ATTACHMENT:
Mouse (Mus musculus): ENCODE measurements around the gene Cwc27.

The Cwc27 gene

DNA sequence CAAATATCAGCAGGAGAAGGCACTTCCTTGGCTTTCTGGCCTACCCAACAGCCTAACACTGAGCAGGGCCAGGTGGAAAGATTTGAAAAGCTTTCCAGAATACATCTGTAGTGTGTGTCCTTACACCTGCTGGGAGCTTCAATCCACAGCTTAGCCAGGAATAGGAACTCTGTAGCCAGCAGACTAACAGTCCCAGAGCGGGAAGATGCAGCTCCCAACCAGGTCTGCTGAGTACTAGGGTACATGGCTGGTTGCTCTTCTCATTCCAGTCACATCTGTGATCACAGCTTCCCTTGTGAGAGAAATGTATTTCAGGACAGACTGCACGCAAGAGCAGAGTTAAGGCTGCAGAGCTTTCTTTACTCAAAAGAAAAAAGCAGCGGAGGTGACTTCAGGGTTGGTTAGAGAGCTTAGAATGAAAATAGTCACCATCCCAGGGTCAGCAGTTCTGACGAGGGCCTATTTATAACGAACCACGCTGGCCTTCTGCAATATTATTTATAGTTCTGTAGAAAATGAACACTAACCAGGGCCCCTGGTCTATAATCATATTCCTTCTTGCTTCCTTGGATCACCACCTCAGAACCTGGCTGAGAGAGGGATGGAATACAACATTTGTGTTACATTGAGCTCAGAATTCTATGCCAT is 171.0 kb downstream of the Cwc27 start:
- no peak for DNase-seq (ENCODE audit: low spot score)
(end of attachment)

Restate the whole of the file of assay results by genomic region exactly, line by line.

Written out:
Mouse (Mus musculus): ENCODE measurements around the gene Cwc27.

The Cwc27 gene

DNA sequence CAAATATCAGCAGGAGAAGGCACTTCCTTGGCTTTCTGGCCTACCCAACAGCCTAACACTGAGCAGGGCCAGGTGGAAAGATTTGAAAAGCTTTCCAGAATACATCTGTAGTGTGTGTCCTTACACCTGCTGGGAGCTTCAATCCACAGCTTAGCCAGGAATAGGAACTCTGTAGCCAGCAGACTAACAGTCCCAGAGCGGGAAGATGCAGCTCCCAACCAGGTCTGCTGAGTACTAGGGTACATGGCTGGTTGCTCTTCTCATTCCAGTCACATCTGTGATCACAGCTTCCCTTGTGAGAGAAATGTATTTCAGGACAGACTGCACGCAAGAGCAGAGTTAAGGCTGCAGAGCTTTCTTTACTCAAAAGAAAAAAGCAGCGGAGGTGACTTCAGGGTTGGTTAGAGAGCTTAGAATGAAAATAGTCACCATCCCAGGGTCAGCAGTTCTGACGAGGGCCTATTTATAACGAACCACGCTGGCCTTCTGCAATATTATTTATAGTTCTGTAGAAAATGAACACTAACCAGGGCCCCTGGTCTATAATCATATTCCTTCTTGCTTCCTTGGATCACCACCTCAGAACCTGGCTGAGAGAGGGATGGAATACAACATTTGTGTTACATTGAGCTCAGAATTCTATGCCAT is 171.0 kb downstream of the Cwc27 start:
- no peak for DNase-seq (ENCODE audit: low spot score)